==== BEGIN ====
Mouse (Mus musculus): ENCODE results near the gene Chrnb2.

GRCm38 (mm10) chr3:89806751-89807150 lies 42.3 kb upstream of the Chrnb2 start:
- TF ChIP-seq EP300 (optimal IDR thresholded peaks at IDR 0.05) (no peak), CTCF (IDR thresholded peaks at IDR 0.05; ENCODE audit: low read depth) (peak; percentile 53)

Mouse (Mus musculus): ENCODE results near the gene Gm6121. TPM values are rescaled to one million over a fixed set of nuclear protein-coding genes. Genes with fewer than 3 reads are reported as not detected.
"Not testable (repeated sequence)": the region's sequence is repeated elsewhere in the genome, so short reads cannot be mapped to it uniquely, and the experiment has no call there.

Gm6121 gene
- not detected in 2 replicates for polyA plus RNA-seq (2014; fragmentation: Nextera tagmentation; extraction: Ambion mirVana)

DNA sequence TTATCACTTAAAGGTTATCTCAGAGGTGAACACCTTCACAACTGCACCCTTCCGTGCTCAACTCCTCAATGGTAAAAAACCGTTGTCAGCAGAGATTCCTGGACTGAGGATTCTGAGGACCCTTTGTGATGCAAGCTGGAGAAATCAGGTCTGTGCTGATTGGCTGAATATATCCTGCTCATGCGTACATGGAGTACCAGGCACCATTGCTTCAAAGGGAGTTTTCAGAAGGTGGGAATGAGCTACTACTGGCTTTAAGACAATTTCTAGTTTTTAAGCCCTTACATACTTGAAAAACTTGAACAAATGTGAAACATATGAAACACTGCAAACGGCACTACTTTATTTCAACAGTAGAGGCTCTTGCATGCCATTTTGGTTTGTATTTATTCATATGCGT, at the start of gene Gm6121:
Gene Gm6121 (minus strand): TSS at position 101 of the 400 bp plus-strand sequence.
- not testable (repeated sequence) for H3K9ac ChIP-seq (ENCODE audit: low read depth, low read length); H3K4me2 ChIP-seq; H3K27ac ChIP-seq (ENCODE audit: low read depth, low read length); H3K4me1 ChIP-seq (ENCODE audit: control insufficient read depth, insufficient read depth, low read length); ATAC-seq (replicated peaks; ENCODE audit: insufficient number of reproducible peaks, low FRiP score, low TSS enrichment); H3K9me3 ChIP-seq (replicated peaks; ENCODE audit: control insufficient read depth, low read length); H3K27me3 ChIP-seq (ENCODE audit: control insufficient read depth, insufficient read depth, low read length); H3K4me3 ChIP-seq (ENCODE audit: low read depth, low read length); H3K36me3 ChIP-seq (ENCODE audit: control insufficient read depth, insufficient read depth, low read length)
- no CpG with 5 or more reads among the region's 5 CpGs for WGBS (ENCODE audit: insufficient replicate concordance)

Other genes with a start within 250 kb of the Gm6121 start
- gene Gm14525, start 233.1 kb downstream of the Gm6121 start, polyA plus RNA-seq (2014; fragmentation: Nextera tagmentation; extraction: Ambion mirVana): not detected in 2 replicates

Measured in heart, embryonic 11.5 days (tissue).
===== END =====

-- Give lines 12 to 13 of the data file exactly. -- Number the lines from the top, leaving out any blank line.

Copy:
Other genes with a start within 250 kb of the Gm6121 start
- gene Gm14525, start 233.1 kb downstream of the Gm6121 start, polyA plus RNA-seq (2014; fragmentation: Nextera tagmentation; extraction: Ambion mirVana): not detected in 2 replicates